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History of The Shrine of Our Lady of Glastonbury

Legend says that Joseph of Arimathea built a wattle Church when he came to these shores and, whether it is true or not, it is a historical fact that there was a very early Christian settlement here.

When the Saxons reached Glastonbury in AD 658, the "old Church" as it was known, was already standing, and dedicated to Our Lady.The so-called Charter of King Ina refers to the Wattle Church as the "Ecclesia Vetusta Beatissimae Virginis", the old Church of the most Blessed Virgin - also known as the "Lignea Basilica (the wooden church), and described it as "the foremost Church in Britain, the fount and source of all religion". The earliest reference to its dedication - to "Blessed Mary and Blessed Patrick" - however, is in a royal land grant which dates back possibly to AD681 - not long after the recently converted Saxons reached Glastonbury.

On 25th May 1184, not long after the completion of the Abbey, both Abbey and Church were burned to the ground in the "great Fire".

Very soon afterwards, on the same holy ground; a stone Church of the same dimensions was built and consecrated in AD 1186, it was dedicated to Our Lady, the ancient shrine was continued, the old statue was again set up for veneration.

During the Middle Ages, Glastonbury was an outstanding centre of pilgrimage, the great annual pilgrimage being on the 8th of September, Our Lady's birthday.

In 1539 Henry VIII dissolved the Abbey and the statue was lost. From this date the memory of the ancient Shrine of Our Lady of Glastonbury seemed to have gone for ever from England.

Nearly 400 years later, in 1926, a small Church was built and in 1939 the foundations of a new Church were laid. It would be dedicated to Our Lady, and would be a successor to the ancient Shrine of our Lady of Glastonbury. It stands just across the road from the old Abbey, on land which formerly formed part of the Abbot's park of Wirral. It was consecrated two years later by Bishop Lee of Clifton.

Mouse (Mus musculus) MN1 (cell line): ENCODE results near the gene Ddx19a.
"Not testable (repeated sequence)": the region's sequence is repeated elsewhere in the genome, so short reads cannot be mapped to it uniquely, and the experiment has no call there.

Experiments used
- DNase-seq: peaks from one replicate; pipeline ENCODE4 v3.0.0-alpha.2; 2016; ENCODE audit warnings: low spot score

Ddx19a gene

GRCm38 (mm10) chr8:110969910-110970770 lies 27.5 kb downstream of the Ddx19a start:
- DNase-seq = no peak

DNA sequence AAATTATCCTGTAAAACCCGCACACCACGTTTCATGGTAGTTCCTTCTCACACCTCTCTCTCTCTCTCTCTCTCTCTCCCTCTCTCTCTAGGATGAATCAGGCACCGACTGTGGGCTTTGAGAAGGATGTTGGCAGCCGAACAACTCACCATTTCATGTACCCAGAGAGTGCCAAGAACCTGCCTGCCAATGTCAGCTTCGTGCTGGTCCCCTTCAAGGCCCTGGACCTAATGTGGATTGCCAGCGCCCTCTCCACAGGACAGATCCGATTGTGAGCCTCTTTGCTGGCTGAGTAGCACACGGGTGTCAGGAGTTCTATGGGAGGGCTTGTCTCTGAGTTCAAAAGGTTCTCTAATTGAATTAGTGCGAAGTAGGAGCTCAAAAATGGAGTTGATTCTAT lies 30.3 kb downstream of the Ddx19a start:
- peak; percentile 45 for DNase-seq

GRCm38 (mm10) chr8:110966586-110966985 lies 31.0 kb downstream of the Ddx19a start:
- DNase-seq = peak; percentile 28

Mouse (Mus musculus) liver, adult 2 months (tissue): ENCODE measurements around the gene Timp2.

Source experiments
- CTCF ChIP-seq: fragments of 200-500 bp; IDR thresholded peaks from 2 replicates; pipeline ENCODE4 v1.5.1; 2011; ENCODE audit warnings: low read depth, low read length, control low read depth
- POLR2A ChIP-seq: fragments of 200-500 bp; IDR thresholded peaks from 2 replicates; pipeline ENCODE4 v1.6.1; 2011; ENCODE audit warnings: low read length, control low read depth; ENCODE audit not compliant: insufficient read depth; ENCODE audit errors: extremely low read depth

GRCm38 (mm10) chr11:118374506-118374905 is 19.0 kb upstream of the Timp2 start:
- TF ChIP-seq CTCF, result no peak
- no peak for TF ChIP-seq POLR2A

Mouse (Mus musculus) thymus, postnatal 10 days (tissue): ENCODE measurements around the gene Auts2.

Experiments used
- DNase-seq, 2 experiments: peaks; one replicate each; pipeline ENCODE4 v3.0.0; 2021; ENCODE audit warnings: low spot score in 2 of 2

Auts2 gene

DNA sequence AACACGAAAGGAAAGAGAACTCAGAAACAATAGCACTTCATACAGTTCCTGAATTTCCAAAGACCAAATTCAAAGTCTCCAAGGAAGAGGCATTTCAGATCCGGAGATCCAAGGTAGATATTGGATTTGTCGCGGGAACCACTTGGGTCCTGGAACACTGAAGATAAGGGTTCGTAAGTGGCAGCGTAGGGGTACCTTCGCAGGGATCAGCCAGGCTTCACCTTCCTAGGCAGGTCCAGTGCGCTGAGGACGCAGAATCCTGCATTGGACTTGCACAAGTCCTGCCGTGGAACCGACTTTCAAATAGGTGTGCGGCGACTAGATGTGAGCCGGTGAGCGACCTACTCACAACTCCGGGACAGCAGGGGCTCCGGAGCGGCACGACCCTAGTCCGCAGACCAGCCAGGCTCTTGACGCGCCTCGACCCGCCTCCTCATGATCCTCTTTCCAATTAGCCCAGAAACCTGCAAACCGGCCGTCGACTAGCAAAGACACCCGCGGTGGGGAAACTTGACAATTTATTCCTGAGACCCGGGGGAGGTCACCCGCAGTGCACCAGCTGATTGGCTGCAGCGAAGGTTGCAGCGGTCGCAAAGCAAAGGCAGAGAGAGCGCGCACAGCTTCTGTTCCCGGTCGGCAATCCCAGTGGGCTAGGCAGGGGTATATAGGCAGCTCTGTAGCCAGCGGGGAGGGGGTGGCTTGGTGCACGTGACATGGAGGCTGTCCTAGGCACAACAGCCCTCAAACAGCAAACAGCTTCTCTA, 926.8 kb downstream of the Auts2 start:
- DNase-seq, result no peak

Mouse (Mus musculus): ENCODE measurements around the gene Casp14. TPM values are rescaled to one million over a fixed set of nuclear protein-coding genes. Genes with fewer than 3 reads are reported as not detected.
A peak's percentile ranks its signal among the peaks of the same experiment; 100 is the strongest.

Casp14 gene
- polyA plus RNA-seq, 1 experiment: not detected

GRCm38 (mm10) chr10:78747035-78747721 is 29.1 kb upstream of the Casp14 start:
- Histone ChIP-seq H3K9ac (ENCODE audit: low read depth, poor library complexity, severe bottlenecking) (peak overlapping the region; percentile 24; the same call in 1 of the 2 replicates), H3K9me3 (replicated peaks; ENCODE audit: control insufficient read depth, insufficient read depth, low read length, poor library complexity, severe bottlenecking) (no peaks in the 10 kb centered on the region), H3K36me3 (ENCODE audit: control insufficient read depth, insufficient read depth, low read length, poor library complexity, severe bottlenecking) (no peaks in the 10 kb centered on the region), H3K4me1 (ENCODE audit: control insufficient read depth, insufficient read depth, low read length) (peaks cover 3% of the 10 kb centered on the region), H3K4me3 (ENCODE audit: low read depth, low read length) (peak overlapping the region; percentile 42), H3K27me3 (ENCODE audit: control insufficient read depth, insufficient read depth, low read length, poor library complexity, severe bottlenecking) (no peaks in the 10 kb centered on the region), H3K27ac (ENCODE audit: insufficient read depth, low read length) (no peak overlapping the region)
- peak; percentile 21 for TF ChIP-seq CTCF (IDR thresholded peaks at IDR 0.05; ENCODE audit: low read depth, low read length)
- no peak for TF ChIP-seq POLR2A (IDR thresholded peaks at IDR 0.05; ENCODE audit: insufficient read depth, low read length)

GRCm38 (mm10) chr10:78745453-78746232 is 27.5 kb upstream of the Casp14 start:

In July 1955, a statue bearing the ancient title, Our Lady St. Mary of Glastonbury was blessed by the then Apostolic Delegate, Most Rev. Gerald O'Hara, in the presence of Bishop Rudderham of Clifton and a huge crowd of thousands of Catholics. So in the name of the Holy See the Shrine of Our Lady of Glastonbury was canonically restored.

In 1965 the statue was solemnly crowned by the then Apostolic Delegate, Most Rev. Igino Cardinale, in the presence of the Anglican Bishop of Bath and Wells and an enormous gathering and Mass was said by Bishop Rudderham in the Abbey ruins. It was an historic moment; and the influence of Our Lady drawing all Christians to worship her Son together marks an epoch in the story of Glastonbury. The statue was designed by Mr. Philip Lindsey Clark, F.R.B.S. from the representation of Our Lady in a 14th century metal seal of the Abbey. The crowned statue of Our Lady bearing the Holy Child on her left forearm has a flowering bush on her right. This is probably nothing to do with the Glastonbury Thorn, which is not heard of until much later but is meant to signify Virgin Motherhood.

The two-part Tapestry which is either side of the Statue was woven in 1965. Five weavers took a total of 240 hours to complete. It depicts the three Glastonbury Martyrs (Blessed Richard Whiting, Blessed John Thorne, Blessed Roger James) with St. Dunstan who was born at Baltonsborough, near Glastonbury and was an Abbot there and later became Archbishop of Canterbury. Also represented are St. Joseph of Arimathea, St. David, St. Patrick, St Brigid and Blessed Richard Bere, all of whom are said to have lived for a time